Distant Constellations

I have a partner who makes me privy to the vagaries of traveling, of witnessing his reactions to new locales, out-of-homebody experiences, minor anxieties. When young, I viewed males with abject wonder, studying distant constellations through the arm’s length of a telescope as they snapped my bra straps, threw taunts with tipped chins, chipped teeth, wet mouths leering.
Your legs are hairy! Your lip is hairy! Must have been one hairy girl.

But flying to Cuba with boys in tow is a first, two 14-year-olds in my orbit as I crack the language code of disdain – gross, that’s nasty, of universes unfolding – cool, sweet, sick. Then ear buds stay ear-planted from frozen take off to humid landing.

For seven days I plot their all-inclusive course but they drift with indifference within our palm-lined resort, refusing tours – Boys, think about it before shaking your heads no, the family home of Fidel Castro! The crib of Communism! – to order cheeseburgers and slushies poolside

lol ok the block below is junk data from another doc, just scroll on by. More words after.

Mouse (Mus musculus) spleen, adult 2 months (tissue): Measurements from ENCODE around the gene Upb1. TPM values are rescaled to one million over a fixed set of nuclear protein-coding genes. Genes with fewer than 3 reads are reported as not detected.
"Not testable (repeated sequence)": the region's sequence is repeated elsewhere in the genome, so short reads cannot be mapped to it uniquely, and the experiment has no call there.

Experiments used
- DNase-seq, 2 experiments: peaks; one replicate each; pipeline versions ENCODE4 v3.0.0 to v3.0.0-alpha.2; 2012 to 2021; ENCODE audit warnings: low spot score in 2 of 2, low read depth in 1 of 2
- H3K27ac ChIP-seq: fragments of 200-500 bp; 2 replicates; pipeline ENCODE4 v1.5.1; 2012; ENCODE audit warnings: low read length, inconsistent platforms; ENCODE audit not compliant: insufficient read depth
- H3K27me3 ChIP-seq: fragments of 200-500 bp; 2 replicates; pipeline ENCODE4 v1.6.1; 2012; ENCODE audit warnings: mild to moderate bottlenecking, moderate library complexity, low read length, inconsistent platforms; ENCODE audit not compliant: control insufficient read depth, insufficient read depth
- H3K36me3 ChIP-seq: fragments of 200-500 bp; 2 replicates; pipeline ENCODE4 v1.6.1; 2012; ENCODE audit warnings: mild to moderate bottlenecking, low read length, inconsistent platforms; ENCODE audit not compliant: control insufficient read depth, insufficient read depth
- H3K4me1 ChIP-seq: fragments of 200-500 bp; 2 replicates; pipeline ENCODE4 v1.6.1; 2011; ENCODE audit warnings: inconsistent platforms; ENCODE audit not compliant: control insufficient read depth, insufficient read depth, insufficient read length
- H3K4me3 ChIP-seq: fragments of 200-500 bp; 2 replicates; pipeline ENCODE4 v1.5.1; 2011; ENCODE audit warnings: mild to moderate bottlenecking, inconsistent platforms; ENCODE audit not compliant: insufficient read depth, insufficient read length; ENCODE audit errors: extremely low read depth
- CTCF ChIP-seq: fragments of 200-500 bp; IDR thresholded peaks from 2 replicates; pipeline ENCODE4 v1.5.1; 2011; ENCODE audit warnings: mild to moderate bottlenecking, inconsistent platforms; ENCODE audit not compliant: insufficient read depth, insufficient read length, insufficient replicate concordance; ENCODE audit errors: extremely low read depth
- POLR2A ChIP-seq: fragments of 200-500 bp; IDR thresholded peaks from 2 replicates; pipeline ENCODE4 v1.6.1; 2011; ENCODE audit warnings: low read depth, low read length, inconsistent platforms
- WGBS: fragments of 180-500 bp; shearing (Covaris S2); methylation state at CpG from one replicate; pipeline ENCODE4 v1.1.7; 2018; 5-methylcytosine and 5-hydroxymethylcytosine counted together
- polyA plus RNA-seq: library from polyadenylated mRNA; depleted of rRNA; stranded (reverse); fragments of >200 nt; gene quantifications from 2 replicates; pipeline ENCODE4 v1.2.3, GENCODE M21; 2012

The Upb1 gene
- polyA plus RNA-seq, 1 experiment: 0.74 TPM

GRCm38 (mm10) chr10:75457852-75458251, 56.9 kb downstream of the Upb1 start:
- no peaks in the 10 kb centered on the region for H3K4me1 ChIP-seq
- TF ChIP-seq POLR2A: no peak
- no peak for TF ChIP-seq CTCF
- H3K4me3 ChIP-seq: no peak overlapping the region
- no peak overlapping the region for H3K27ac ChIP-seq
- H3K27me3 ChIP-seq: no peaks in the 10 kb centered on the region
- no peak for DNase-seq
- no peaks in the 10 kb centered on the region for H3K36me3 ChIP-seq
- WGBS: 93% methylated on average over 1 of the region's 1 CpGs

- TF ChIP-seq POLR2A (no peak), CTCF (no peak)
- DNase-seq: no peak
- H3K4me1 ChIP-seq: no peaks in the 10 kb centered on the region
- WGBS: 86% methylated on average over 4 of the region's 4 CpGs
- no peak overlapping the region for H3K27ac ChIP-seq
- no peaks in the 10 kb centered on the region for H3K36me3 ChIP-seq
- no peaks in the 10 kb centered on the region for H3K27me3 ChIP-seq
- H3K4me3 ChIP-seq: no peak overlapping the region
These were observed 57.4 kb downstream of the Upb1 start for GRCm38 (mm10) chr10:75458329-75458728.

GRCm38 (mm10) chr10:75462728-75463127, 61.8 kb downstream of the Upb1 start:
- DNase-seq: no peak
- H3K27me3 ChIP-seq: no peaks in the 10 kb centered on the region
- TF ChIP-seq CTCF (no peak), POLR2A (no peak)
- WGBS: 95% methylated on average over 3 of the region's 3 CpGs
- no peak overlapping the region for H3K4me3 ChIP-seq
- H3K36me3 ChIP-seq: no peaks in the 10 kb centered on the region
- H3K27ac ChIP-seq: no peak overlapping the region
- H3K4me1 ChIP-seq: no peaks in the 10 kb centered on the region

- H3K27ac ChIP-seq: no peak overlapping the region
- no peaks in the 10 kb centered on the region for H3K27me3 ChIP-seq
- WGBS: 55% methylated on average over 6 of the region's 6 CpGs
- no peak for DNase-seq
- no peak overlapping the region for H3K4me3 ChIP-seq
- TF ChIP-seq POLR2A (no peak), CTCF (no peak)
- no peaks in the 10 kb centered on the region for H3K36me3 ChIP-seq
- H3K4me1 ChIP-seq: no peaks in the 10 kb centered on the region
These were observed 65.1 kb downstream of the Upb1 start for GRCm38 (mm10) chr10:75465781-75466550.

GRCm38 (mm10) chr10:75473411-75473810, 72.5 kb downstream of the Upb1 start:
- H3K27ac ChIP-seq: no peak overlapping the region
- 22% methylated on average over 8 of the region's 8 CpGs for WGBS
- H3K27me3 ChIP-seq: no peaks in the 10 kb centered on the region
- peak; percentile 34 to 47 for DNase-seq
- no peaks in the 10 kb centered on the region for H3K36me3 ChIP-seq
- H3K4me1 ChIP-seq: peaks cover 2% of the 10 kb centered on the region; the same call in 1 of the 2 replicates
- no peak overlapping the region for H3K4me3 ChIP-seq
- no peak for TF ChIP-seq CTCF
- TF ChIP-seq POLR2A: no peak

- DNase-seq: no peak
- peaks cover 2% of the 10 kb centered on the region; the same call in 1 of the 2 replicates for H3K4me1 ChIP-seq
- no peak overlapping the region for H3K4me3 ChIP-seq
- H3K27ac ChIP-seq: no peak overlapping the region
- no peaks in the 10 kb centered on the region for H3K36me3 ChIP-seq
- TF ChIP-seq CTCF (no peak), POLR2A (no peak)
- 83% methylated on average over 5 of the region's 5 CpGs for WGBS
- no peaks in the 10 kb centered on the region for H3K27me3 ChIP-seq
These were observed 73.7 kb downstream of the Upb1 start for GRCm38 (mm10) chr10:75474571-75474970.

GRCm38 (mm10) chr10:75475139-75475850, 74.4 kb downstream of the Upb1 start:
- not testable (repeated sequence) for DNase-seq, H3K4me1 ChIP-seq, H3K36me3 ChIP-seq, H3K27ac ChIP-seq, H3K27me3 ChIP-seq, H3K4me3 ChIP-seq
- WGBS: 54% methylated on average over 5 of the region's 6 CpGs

until blood sugars soar blueshift off course.

Their sole gravitational pull is to swim with dolphins dipped in Caribbean waters and led by a rum-soaked aunt whose glass tinkles mint Mojitos, fingers grip Cohibas, Romeo Y Julietas, San Cristobal de la Habanas, hand-rolled dark matter in my foreign fingers.

“Jara likes to be patted but do not touch her blow hole or genitalia.” Jara glides against me until I stroke her grey rubber belly, seek what I am supposed to avoid.

“Where’s that genitalia?” I say aloud. “I don’t want to hurt her. Aww, it looks like a piggy bank!”

Boys – wide-eyed, sputtering, sun glinting off braces. Another interstellar lesson: “piggy bank” is irreverent language for teenage boys who play blood and guts games Advanced Warfare, Grand Theft Auto. The mention of innocuous piggy banks overload their delicate sexual psyches while I, less hairy, view these mini men as distant galaxies apart, black hole borders, impossible to reach, considerably gassy.

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